There was enough horrible stuff that happened in Iraq that makes me feel okay with stopping Saddam on a purely moral basis, even if everything else that was said about him turned out to be figments of Muhammad Saeed al-Sahhaf‘s (a/k/a “Baghdad Bob”) and the Iraqi Information Ministry’s imaginations.
    Here are two items that show that it was morally right to have overthrown Saddam’s reign of terror.
    Per the BBC:

    Saddam Hussein has paid out thousands of dollars to families of Palestinians killed in fighting with Israel.

    Or from USAToday:

    Pictures of dead Iraqis, with their necks slashed, their eyes gouged out and their genitals blackened, fill a bookshelf. Jail cells, with dried blood on the floor and rusted shackles bolted to the walls, line the corridors. And the screams of what could be imprisoned men in an underground detention center echo through air shafts and sewer pipes. …
    The secrets of Saddam Hussein’s reign of terror are beginning to emerge. Iraqi civilians who had longed feared speaking out about the alleged atrocities for fear of government retribution are revealing in detail what the Iraqi dictator and his regime inflicted on some of the country’s 26 million people.
    They paint a picture of arrests, killings and torture that have led human rights groups to condemn the Iraqi leader in the strongest terms. The groups have charged that tens of thousands of Iraqis, from Kurds in the north to Shiites in the south, were tortured and killed after Saddam seized power in 1979.

    Of course, if attacked places based on atrocities committed against innocent civilians, we’d be going everywhere else in the world, such as many places that need help in Africa, such as Darfur in western Sudan.
    According to

    The violence began when the Sudan Liberation Movement and the Justice and Equality Movement took up arms to protest against government’s alleged neglect of the area. Officials responded by targeting the Fur, Masalit and Zaghawa ethnic groups, (seen as supporting the rebels), in part through the activities of the Arab militants, known as “janjaweed” — or “men on horseback”. Nomadic Arabs and settled ethnic groups in Darfur have also been at odds over control of land.
    U.S. officials have termed attacks on the groups genocide.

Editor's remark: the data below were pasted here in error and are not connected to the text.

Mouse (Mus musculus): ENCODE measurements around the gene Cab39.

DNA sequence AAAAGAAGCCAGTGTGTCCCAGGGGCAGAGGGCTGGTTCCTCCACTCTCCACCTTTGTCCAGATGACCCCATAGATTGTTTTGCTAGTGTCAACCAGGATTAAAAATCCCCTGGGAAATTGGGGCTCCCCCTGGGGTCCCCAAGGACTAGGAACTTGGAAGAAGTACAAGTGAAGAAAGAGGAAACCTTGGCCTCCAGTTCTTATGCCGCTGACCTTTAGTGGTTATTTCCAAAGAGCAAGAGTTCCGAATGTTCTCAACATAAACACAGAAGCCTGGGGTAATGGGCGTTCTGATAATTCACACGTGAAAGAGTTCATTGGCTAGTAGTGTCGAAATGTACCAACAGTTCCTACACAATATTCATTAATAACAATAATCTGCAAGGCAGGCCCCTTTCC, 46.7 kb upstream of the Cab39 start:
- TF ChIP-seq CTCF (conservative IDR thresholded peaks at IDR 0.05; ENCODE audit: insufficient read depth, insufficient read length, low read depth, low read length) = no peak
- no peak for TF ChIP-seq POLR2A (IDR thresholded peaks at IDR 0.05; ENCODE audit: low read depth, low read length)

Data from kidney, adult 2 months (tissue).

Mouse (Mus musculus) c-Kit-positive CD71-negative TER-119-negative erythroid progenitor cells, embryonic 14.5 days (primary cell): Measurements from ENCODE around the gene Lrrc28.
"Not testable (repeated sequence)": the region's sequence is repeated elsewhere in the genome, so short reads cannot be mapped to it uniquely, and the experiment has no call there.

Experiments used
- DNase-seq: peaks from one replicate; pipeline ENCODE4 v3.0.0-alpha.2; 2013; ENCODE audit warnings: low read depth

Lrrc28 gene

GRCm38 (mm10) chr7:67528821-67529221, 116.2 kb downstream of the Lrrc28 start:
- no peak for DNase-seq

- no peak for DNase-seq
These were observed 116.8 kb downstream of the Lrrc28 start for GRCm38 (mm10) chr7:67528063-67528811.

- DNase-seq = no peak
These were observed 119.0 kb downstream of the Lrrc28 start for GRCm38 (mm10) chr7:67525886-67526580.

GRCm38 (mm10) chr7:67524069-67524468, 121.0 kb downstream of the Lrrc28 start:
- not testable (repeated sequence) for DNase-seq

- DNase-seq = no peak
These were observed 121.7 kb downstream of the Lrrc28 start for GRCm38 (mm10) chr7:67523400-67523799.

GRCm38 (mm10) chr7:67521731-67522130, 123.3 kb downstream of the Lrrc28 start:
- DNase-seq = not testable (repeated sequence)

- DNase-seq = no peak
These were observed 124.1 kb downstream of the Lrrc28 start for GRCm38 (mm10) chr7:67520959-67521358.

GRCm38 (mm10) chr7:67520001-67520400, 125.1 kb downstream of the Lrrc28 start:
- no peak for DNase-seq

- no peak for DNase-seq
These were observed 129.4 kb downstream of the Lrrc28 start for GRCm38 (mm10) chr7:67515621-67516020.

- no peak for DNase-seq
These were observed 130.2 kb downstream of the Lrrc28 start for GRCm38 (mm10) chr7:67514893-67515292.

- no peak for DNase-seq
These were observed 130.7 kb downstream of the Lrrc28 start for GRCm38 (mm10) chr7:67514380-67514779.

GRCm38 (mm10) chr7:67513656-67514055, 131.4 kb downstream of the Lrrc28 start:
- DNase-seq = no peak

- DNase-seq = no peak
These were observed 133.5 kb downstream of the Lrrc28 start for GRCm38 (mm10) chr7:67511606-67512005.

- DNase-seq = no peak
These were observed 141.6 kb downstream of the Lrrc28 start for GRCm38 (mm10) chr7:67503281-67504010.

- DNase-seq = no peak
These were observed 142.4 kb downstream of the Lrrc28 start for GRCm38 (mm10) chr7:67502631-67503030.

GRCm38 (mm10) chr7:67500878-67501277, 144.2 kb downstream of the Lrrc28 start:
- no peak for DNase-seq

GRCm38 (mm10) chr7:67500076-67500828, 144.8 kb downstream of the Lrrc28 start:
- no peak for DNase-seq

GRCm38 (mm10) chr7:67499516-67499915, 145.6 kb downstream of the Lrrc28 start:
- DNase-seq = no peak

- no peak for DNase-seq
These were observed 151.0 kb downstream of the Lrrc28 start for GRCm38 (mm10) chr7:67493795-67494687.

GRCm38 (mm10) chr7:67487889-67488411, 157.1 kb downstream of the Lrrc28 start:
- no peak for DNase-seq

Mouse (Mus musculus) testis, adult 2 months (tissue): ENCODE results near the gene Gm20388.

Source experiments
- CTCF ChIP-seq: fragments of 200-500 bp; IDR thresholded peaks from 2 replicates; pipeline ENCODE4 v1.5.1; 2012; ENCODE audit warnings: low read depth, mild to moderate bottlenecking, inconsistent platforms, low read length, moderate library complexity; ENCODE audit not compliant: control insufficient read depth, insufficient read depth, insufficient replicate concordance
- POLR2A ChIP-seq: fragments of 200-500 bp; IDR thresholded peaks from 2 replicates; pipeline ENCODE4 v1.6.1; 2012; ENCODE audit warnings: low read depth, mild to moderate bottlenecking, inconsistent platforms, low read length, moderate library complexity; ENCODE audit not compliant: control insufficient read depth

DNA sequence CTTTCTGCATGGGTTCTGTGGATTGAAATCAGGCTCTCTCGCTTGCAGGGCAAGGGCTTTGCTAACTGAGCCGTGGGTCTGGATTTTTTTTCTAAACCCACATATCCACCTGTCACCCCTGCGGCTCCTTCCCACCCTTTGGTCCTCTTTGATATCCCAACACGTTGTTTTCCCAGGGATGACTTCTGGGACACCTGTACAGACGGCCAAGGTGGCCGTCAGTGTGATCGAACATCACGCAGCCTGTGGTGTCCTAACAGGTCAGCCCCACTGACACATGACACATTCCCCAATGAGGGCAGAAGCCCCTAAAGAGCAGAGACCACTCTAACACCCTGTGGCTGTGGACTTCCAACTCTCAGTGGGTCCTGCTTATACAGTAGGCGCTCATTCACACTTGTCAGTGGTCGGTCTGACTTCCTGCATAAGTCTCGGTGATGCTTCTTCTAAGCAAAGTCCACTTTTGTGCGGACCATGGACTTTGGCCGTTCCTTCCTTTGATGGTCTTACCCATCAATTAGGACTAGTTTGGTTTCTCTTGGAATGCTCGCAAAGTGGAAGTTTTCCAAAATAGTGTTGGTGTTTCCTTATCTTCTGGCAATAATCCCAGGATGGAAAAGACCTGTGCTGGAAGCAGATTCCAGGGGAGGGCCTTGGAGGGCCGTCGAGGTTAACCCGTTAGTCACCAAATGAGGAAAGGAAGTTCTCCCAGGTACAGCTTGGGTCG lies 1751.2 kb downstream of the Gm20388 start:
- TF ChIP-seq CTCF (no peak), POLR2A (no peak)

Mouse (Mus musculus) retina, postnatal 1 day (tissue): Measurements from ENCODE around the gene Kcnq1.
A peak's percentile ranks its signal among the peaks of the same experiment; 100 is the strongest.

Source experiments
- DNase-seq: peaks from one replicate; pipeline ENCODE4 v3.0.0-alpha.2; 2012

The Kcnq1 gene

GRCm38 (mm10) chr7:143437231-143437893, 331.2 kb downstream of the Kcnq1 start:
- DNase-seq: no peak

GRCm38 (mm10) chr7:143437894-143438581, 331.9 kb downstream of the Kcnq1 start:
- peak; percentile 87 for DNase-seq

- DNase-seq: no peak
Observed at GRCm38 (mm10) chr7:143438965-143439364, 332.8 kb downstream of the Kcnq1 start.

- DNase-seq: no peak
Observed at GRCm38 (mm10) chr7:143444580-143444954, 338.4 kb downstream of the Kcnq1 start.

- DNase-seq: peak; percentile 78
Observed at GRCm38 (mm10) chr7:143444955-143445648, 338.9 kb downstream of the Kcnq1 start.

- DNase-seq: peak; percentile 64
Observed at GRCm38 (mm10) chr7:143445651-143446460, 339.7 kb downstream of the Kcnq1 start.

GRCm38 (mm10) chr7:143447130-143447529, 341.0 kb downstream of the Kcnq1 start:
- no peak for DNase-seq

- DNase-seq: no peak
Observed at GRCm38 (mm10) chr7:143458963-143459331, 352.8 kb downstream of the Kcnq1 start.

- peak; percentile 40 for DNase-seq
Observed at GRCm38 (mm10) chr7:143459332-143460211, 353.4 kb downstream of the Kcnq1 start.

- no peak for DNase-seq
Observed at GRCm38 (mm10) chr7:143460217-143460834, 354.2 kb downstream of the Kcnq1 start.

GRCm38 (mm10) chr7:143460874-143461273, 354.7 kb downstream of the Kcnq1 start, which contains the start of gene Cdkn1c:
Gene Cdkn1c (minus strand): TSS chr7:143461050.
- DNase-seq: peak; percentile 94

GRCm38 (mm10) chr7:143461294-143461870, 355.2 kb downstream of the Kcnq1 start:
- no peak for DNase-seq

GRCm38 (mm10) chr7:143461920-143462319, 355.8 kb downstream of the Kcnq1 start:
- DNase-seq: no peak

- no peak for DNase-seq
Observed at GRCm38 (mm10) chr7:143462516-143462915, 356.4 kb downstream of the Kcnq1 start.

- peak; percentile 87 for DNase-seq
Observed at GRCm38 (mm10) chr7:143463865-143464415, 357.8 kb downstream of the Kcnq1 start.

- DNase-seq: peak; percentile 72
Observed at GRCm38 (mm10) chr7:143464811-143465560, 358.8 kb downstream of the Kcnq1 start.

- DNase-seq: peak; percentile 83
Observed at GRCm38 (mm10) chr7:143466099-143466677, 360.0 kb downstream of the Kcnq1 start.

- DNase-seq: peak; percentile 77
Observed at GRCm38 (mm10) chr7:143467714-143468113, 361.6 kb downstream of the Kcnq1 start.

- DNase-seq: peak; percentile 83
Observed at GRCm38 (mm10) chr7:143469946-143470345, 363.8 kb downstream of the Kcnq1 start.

Abuses in Darfur are said to include widespread rape, and the destruction of villages.

    We don’t want to be the world’s police officer, so we politely decline to get involved in other matters, unless there is some compelling interest vital to our economy or national security, such as oil.

  4. More about Saddam’s anti-social behavior from Wikipedia:

    Iraq under Saddam Hussein was notorious for high levels of torture and mass murder.
    Secret police, torture, murders, targeted assassinations, chemical weapons, and the destruction of wetlands (i.e. the destruction of the food source of rival groups) were some of the methods critics say Saddam Hussein used to maintain control. The total number of deaths related to torture and murder during this period are unknown as are the reports of human rights violations. Human Rights Watch and Amnesty International issued regular reports of widespread imprisonment and torture.

  5. Being very cynical here – 2500 dead not good PR brush off as quickly as possible. Just reinforces the human cost and waste of lives in an unwanted war.
    2 kidnapped – good PR – can be used to garner sympathy and give weight to the belief that they are the enemy and “infidels to be crushed”.

  6. Nicola —
    You are right! Their reasons are so transparent that it would make one laugh if so many lives were not being lost in favor of big money, revenge for a father’s failed invasion and access to oil.